The picture was taken by Malte Tewes, a young astronomer from the École Polytechnique Fédérale de Lausanne in Switzerland, who had just finished a two-week observing run at the telescope on the evening in question. The next observer, Amaury Triaud, and the telescope’s technician, Vincent Mégevand (both pictured), were on site so they could operate the dome from the inside while Malte took the photograph from outside.
The road that leads to ESO’s nearby 3.6-metre telescope is visible lined by a chain of lights to the left of the image. In addition to the 3.6-metre telescope, the New Technology Telescope, and the MPG/ESO 2.2-metre telescope, La Silla Observatory also hosts several national and project telescopes that are not operated by ESO. The Euler telescope, named after the famous Swiss mathematician Leonhard Euler, is one of them.
E. Bozzo, J. W. den Herder, M. Feroci, L. Stella, on the behalf of the LOFT consortium
The Large Observatory For X-ray Timing, LOFT, was selected by the European Space Agency as one of the four Cosmic Vision M3 candidate missions to compete for a launch opportunity at the start of the 2020s.
Thanks to an innovative design and the development of large-area monolithic silicon drift detectors, the Large Area Detector (LAD) on board LOFT will operate in the 2-30 keV range (up to 50 keV in expanded mode), and achieve an effective area of ~10 m2 at 8 keV, a time resolution of ~10 μs, and a spectral resolution of ~260 eV (FWHM at 6 keV). These characteristics make LOFT a perfectly suited instrument to perform high-time-resolution X-ray observations of collapsed objects in our galaxy and brightest supermassive black holes in active galactic nuclei.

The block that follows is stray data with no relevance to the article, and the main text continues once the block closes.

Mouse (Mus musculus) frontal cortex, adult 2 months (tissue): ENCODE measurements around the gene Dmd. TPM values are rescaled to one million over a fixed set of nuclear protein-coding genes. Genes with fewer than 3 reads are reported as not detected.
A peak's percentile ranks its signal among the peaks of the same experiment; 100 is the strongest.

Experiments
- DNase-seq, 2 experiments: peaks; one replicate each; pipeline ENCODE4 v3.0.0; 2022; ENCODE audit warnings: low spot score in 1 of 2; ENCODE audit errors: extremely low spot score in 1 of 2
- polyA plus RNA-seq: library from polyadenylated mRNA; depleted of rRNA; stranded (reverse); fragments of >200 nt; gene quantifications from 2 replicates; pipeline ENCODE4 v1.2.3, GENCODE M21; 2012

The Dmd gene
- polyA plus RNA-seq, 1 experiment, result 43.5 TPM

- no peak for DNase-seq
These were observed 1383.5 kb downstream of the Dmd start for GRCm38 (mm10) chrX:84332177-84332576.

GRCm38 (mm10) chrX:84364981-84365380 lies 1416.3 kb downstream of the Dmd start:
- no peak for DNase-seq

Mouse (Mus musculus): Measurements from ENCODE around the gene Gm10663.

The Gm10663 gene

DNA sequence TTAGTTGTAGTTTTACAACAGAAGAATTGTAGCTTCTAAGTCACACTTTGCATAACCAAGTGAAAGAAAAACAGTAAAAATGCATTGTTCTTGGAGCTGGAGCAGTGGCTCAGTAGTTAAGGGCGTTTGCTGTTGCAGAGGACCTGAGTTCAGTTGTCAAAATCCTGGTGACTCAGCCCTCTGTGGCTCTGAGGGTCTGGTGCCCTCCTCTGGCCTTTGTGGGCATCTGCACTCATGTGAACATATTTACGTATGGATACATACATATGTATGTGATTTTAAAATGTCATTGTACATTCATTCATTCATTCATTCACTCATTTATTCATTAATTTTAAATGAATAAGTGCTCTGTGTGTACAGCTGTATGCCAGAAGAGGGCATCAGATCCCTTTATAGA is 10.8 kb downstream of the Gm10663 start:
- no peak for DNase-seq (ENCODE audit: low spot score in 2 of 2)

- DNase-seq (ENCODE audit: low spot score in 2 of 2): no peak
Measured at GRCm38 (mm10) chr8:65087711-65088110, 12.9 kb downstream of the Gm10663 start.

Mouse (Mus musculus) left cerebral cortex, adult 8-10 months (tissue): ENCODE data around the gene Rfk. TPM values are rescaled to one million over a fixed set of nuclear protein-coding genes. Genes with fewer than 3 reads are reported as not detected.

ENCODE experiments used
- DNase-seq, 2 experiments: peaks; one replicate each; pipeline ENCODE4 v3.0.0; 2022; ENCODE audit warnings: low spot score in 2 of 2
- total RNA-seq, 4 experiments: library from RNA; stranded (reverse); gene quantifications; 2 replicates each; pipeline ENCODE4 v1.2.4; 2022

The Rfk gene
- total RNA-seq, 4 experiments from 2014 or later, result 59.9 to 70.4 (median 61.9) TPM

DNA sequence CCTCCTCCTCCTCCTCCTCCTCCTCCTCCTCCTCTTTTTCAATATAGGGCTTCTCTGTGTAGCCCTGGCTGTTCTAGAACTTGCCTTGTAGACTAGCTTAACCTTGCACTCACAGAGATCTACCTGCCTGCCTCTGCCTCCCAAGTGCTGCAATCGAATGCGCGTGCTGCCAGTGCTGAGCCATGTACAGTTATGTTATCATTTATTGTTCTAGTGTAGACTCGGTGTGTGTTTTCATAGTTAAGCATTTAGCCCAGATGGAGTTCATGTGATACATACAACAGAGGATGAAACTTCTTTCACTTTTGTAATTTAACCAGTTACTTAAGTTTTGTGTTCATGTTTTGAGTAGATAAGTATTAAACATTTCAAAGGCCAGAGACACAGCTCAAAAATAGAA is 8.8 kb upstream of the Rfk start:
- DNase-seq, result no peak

LOFT will yield unprecedented information on strongly curved spacetimes and matter under extreme conditions of pressure and magnetic field strength, thus addressing two of the fundamental questions of the Cosmic Vision Theme “Matter under extreme conditions”: does matter orbiting close to the event horizon follow the predictions of general relativity? What is the equation of state of matter in neutron stars?
Read more: http://arxiv.org/pdf
089:32:50 Mattingly: Apollo 8, Houston. [No answer.]
089:33:38 Mattingly: Apollo 8, Houston.
089:34:16 Lovell: Houston, Apollo 8, over.
089:34:19 Mattingly: Hello, Apollo 8. Loud and clear.
089:34:25 Lovell: Roger. Please be informed there is a Santa Claus.
089:34:31 Mattingly: That’s affirmative. You’re the best ones to know. -NASA
The world is an awfully big place now. Santa’s job has to be tougher than its ever been before, with more and more people relying on his deliveries each year. From Australia to Scandinavia to Queens, NY, Santa is undoubtedly the hero of the holiday season…….
Read more: scienceblogs.com